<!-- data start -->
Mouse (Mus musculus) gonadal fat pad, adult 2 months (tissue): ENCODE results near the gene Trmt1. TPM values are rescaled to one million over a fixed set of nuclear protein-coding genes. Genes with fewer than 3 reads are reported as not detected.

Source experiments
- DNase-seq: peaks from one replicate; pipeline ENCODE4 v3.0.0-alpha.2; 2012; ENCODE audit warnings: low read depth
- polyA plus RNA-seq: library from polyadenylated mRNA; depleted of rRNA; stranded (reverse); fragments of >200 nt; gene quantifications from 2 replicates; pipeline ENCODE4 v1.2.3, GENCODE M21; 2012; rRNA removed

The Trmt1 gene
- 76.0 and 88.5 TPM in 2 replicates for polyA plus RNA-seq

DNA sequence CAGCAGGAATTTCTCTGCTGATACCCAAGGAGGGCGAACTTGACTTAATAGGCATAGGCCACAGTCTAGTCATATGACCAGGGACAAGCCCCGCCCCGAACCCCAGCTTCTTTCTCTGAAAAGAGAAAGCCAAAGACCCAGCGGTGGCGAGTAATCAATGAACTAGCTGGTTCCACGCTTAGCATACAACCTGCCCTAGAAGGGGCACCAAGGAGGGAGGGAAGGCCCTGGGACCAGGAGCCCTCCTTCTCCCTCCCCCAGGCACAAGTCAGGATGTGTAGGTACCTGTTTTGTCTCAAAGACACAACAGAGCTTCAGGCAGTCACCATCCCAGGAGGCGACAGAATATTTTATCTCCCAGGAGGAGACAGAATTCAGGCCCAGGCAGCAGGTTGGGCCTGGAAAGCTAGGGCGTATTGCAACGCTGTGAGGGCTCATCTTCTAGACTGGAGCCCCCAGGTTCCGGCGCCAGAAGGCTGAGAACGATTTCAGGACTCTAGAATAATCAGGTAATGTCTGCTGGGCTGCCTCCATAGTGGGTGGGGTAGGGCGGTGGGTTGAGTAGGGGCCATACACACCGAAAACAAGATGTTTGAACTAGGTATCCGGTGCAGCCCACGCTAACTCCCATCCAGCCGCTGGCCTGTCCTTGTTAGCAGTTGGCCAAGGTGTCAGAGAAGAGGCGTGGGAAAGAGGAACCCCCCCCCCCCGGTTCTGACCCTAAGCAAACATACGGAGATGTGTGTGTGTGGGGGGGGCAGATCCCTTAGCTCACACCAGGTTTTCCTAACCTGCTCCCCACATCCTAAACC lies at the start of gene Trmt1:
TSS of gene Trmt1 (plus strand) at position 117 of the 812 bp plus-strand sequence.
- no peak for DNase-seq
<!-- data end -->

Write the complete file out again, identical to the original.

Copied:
Mouse (Mus musculus) gonadal fat pad, adult 2 months (tissue): ENCODE results near the gene Trmt1. TPM values are rescaled to one million over a fixed set of nuclear protein-coding genes. Genes with fewer than 3 reads are reported as not detected.

Source experiments
- DNase-seq: peaks from one replicate; pipeline ENCODE4 v3.0.0-alpha.2; 2012; ENCODE audit warnings: low read depth
- polyA plus RNA-seq: library from polyadenylated mRNA; depleted of rRNA; stranded (reverse); fragments of >200 nt; gene quantifications from 2 replicates; pipeline ENCODE4 v1.2.3, GENCODE M21; 2012; rRNA removed

The Trmt1 gene
- 76.0 and 88.5 TPM in 2 replicates for polyA plus RNA-seq

DNA sequence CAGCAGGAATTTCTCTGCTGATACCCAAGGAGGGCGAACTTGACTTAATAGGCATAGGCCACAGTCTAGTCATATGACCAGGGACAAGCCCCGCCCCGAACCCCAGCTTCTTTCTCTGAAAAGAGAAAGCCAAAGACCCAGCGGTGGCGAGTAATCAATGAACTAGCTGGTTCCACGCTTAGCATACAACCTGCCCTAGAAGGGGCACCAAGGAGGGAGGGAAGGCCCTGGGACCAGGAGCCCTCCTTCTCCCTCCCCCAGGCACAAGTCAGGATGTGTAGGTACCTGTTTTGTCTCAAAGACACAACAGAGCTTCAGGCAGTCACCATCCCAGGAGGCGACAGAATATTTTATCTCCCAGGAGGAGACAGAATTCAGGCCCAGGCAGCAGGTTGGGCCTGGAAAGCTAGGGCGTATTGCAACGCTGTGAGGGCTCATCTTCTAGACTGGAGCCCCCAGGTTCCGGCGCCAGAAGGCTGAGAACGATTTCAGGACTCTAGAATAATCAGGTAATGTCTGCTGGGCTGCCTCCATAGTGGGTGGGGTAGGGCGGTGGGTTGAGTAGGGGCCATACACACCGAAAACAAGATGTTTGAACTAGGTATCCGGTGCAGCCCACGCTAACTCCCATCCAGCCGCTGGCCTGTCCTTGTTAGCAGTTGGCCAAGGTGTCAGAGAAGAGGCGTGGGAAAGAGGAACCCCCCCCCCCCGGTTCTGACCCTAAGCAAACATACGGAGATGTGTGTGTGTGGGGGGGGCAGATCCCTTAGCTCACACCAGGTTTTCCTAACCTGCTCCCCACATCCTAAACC lies at the start of gene Trmt1:
TSS of gene Trmt1 (plus strand) at position 117 of the 812 bp plus-strand sequence.
- no peak for DNase-seq